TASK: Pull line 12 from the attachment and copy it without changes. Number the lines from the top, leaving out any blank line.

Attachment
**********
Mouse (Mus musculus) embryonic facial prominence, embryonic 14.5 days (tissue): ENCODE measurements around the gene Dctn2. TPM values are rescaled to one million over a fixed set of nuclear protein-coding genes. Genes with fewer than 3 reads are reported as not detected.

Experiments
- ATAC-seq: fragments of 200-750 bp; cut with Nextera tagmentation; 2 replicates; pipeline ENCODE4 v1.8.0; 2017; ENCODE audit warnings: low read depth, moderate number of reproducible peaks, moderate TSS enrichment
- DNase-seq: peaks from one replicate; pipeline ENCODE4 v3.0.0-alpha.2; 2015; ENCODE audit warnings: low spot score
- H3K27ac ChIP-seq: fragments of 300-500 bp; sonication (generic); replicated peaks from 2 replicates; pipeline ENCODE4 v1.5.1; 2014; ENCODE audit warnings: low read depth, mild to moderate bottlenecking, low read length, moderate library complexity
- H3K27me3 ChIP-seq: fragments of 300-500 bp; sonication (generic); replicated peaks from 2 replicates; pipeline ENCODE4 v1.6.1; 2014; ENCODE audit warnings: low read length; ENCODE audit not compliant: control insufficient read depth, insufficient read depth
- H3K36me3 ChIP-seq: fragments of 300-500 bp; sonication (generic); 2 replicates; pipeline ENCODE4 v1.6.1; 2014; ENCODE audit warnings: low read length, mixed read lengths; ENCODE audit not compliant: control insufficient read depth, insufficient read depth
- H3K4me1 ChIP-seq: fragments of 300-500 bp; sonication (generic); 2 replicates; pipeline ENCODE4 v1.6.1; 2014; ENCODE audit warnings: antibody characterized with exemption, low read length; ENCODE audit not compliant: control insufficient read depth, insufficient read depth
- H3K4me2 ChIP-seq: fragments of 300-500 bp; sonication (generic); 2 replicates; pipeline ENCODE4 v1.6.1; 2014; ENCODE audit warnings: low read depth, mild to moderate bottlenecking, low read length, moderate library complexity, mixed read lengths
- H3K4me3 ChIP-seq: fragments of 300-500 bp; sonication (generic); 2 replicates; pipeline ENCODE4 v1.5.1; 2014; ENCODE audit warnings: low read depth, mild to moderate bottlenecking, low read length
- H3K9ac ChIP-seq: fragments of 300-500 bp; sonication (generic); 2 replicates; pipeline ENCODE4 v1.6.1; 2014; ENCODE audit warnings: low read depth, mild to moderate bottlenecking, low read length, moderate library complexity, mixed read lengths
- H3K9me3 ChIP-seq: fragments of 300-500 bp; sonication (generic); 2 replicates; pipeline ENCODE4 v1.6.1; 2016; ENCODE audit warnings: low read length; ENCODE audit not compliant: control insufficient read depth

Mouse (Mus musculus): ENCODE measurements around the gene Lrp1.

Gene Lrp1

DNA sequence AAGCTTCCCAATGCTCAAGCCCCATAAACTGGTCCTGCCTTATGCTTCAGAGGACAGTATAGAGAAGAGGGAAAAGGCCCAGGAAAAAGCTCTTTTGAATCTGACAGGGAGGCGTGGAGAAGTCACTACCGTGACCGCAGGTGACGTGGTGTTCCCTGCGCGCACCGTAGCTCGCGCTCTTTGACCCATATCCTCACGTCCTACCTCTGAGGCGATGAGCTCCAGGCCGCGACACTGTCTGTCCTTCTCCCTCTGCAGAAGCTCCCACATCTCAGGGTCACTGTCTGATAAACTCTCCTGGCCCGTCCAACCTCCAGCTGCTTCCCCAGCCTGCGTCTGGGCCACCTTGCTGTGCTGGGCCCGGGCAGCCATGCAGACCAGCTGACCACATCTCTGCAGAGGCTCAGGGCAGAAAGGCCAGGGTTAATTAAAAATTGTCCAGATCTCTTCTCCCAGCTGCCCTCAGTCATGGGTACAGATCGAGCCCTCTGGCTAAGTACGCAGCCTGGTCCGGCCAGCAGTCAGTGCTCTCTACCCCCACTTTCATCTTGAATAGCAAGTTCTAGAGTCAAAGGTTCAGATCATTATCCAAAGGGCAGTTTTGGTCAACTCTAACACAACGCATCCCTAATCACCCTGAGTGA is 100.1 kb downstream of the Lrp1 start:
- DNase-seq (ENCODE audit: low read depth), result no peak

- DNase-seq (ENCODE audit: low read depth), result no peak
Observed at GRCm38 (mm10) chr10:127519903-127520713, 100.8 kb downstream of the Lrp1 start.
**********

- H3K9me3 ChIP-seq: fragments of 300-500 bp; sonication (generic); 2 replicates; pipeline ENCODE4 v1.6.1; 2016; ENCODE audit warnings: low read length; ENCODE audit not compliant: control insufficient read depth